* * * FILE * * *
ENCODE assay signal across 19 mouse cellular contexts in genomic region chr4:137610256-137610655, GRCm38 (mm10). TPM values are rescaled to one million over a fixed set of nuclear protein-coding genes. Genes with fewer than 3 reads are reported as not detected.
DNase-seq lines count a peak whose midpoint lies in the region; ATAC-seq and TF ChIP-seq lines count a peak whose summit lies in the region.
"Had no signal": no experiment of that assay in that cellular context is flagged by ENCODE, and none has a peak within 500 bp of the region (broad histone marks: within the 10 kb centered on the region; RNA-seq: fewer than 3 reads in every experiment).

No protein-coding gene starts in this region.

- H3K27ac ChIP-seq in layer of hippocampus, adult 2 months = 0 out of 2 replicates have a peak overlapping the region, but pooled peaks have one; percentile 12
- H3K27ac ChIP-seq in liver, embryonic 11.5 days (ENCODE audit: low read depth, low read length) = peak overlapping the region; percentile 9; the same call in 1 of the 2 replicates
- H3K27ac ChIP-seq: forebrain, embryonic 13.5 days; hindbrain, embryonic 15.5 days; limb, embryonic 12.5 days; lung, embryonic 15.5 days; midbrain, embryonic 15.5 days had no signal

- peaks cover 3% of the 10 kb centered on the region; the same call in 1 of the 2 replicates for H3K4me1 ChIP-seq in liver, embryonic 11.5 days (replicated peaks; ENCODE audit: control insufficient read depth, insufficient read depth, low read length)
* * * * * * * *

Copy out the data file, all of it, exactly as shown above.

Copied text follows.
ENCODE assay signal across 19 mouse cellular contexts in genomic region chr4:137610256-137610655, GRCm38 (mm10). TPM values are rescaled to one million over a fixed set of nuclear protein-coding genes. Genes with fewer than 3 reads are reported as not detected.
DNase-seq lines count a peak whose midpoint lies in the region; ATAC-seq and TF ChIP-seq lines count a peak whose summit lies in the region.
"Had no signal": no experiment of that assay in that cellular context is flagged by ENCODE, and none has a peak within 500 bp of the region (broad histone marks: within the 10 kb centered on the region; RNA-seq: fewer than 3 reads in every experiment).

No protein-coding gene starts in this region.

- H3K27ac ChIP-seq in layer of hippocampus, adult 2 months = 0 out of 2 replicates have a peak overlapping the region, but pooled peaks have one; percentile 12
- H3K27ac ChIP-seq in liver, embryonic 11.5 days (ENCODE audit: low read depth, low read length) = peak overlapping the region; percentile 9; the same call in 1 of the 2 replicates
- H3K27ac ChIP-seq: forebrain, embryonic 13.5 days; hindbrain, embryonic 15.5 days; limb, embryonic 12.5 days; lung, embryonic 15.5 days; midbrain, embryonic 15.5 days had no signal

- peaks cover 3% of the 10 kb centered on the region; the same call in 1 of the 2 replicates for H3K4me1 ChIP-seq in liver, embryonic 11.5 days (replicated peaks; ENCODE audit: control insufficient read depth, insufficient read depth, low read length)